Ananth has been a supplier of satellite systems and sub-systems for India’s space agency and has integrated the solar panels for these satellites. Its new facility is designed to fully integrate satellites for both local and overseas customers.

The country’s decades-long expertise in building satellites has helped create a critical talent base, which gives it an opportunity to tap outsourcing opportunities to make them in India.

The PSLV has emerged as the preferred rocket to hurl small and medium satellites into space. The rocket will deliver its 50th mission later in December.

Antrix Corp, the commercial arm of Isro, had contracted in the past with EADS Astrium to build a communication satellite for British media firm Avanti Screenmedia Group Plc.

Other upcoming full-edged satellite production initiatives include the proposed production facility to be built jointly Berlin Space Technologies and Ahmedabad-based Azista Aerospace

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Re: Indian Space Program: News & Discussion - Sept 2016

Postby Vips » 01 Dec 2020 22:17

HAL delivers biggest cryogenic propellant tank it has ever fabricated to ISRO: What this means.

On Monday, Hindustan Aeronautics Limited announced that it had delivered the largest-ever cryogenic propellant tank (C32 LH2) fabricated by the state-run company to the Indian Space Research Organisation.

Made of an aluminium alloy, the C32 LH2 tank is designed to increase the payload capability of ISRO's Geosynchronous Satellite Launch Vehicle Mark III (GSLV Mk III) from 4 tonnes to 6 tonnes, according to a HAL statement.

“The C32-LH2, a four meter diametric tank is of eight meter length to load 5,755kg propellant in the 89 cubic meter volume. Total length of weld carried out in the tank was 115 meter at different stages to the quality requirement of 100% tests on radiography, Die penetrant check and Leak proof. HAL has mastered the skills and technologies required for fabricating welded propellant tanks of aluminium alloy to such stringent quality requirements,” HAL said in a statement.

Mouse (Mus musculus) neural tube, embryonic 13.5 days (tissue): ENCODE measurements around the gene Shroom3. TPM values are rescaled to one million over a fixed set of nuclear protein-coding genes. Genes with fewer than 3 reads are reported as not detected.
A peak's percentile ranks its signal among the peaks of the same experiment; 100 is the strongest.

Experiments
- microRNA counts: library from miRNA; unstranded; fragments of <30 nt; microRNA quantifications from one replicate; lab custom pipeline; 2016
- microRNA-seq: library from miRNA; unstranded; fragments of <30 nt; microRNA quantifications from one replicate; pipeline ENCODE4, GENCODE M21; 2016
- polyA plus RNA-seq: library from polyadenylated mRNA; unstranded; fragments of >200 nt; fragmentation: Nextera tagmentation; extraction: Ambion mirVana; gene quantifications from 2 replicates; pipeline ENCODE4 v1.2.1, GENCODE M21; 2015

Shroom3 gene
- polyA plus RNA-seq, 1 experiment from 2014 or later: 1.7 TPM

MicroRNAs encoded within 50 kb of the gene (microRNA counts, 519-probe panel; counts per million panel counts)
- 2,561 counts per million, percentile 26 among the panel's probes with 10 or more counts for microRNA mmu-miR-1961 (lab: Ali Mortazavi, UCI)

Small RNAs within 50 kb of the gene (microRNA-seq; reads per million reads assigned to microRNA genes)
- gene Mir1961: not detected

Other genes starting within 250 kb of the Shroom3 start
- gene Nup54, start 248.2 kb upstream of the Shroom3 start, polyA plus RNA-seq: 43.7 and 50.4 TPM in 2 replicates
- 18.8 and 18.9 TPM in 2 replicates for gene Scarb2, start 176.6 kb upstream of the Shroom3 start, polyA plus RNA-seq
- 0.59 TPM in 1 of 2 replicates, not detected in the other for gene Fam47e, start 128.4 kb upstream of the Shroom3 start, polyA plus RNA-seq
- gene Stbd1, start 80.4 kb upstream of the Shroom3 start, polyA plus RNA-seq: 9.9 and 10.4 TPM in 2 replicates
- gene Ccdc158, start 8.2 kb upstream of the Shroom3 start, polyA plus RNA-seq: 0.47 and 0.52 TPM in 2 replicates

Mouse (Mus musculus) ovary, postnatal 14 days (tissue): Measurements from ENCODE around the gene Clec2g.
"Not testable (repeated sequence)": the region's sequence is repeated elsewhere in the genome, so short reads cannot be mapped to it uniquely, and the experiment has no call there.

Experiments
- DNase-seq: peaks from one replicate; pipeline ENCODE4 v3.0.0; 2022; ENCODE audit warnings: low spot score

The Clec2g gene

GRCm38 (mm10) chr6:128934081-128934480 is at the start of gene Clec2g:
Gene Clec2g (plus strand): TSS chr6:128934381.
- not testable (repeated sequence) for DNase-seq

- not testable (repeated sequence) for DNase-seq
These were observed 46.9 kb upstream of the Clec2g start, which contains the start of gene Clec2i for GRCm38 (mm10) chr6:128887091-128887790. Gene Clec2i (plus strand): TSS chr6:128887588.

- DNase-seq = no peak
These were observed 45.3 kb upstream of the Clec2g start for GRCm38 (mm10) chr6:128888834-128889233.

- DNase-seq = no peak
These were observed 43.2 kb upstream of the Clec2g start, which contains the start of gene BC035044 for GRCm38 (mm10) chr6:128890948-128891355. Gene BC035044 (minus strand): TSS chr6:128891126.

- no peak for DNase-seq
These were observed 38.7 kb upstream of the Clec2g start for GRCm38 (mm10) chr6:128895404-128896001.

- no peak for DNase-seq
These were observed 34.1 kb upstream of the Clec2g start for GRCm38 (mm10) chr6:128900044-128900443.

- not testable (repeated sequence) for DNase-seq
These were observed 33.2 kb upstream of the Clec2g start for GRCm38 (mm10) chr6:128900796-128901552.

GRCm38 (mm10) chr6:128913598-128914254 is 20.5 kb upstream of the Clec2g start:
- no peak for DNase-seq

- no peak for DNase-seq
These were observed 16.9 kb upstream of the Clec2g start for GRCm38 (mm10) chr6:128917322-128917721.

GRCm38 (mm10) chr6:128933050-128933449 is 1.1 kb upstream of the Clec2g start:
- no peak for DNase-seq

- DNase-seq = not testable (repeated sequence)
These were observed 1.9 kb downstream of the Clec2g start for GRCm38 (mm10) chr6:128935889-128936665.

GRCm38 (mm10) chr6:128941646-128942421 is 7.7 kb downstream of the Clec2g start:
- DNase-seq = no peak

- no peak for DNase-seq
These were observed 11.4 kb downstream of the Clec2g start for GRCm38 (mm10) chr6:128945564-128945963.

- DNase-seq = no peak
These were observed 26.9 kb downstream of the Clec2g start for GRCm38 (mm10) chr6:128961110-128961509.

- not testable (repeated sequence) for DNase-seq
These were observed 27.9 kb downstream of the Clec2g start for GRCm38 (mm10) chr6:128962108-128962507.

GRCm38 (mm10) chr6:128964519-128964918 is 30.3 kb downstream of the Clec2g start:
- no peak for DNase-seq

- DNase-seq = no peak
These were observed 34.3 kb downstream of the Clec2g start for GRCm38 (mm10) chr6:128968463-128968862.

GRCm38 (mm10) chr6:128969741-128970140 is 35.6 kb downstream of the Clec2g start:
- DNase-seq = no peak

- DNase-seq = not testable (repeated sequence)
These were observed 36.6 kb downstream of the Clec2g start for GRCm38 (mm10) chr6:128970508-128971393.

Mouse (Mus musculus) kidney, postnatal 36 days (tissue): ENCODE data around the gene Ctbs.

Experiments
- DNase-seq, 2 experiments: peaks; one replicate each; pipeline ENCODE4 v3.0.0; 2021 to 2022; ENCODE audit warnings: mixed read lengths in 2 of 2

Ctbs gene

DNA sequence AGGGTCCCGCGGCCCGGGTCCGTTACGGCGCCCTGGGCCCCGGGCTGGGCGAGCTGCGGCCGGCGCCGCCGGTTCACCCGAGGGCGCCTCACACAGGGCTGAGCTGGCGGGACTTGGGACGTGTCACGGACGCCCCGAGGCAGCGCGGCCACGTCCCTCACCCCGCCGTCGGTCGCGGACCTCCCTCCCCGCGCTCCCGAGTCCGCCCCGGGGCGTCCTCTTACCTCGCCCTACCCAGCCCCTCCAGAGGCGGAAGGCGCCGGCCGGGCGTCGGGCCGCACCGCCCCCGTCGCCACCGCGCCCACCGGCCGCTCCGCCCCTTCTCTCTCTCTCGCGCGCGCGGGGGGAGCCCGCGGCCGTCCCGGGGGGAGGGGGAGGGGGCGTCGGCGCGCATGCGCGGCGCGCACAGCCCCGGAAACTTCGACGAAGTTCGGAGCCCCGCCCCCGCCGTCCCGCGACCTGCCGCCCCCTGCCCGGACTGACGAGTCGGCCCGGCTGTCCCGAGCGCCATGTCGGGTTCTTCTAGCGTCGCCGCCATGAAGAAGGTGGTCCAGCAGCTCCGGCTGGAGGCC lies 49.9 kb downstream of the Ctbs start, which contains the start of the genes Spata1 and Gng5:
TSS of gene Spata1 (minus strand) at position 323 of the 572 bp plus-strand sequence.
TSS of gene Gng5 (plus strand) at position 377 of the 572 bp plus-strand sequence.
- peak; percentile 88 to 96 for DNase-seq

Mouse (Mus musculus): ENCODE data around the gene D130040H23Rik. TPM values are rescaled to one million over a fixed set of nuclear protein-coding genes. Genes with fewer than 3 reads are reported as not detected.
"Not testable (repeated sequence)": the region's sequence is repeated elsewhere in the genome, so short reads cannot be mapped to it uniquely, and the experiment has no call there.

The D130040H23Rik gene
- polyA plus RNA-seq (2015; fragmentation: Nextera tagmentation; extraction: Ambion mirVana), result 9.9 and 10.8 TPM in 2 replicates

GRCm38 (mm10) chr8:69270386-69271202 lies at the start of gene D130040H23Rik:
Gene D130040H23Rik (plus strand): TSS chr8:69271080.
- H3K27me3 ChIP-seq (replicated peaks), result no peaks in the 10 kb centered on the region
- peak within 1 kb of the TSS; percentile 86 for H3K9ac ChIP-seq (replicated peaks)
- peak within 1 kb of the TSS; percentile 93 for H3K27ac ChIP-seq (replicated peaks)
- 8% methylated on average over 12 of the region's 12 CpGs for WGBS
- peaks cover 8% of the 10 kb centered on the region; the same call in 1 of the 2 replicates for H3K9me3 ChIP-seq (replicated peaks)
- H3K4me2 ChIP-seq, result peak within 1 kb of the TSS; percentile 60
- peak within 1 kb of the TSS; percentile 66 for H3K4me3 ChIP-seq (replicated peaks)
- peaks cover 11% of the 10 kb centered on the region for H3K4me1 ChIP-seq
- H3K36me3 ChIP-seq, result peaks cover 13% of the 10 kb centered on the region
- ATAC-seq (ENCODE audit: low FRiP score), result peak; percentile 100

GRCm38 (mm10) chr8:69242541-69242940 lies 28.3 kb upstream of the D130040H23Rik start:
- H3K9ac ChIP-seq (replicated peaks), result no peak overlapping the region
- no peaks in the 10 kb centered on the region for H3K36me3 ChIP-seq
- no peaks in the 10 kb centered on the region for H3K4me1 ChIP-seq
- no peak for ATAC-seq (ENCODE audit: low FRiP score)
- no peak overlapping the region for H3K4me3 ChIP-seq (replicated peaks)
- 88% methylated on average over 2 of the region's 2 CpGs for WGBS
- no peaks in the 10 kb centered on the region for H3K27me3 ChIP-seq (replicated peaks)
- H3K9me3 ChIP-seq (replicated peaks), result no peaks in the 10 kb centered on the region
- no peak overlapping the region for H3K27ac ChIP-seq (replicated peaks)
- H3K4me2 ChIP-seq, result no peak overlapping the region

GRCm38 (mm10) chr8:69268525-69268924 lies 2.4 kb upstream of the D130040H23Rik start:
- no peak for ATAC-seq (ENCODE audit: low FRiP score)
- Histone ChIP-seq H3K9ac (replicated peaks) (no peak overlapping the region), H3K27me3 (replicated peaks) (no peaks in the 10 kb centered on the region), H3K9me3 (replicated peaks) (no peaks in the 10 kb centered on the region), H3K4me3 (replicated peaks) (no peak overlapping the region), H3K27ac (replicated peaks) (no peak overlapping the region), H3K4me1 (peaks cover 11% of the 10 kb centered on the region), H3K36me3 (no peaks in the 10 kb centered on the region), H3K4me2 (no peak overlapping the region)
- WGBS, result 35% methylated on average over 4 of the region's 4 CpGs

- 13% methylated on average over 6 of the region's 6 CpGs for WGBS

The main goal of a launch vehicle like the GSLV is to propel a payload upward against the Earth's gravity through the combustion of the vehicle's fuel in its rocket engine. The downward thrust created from burning this fuel pushes the internal structure of the launch vehicle in the opposite direction to the exhaust flow.

However, unlike jet engines (that can use atmospheric oxygen), launch vehicles have to carry and burn their own fuel in the form of propellants. The main goal, then, of launch vehicle designers is to increase a launch vehicle's weight-lifting ability while being mindful of its reliability and cost.

ISRO made history on 5 June 2017 when it launched the Mk III variant of the GSLV to the Geosynchronous Transfer Orbit (GTO). Launched from the Satish Dhawan Space Centre in Sriharikota, the rocket was capable of carrying four-tonne satellites to the GTO as well as payloads up to 8 tonnes into a Low Earth Orbit (LEO).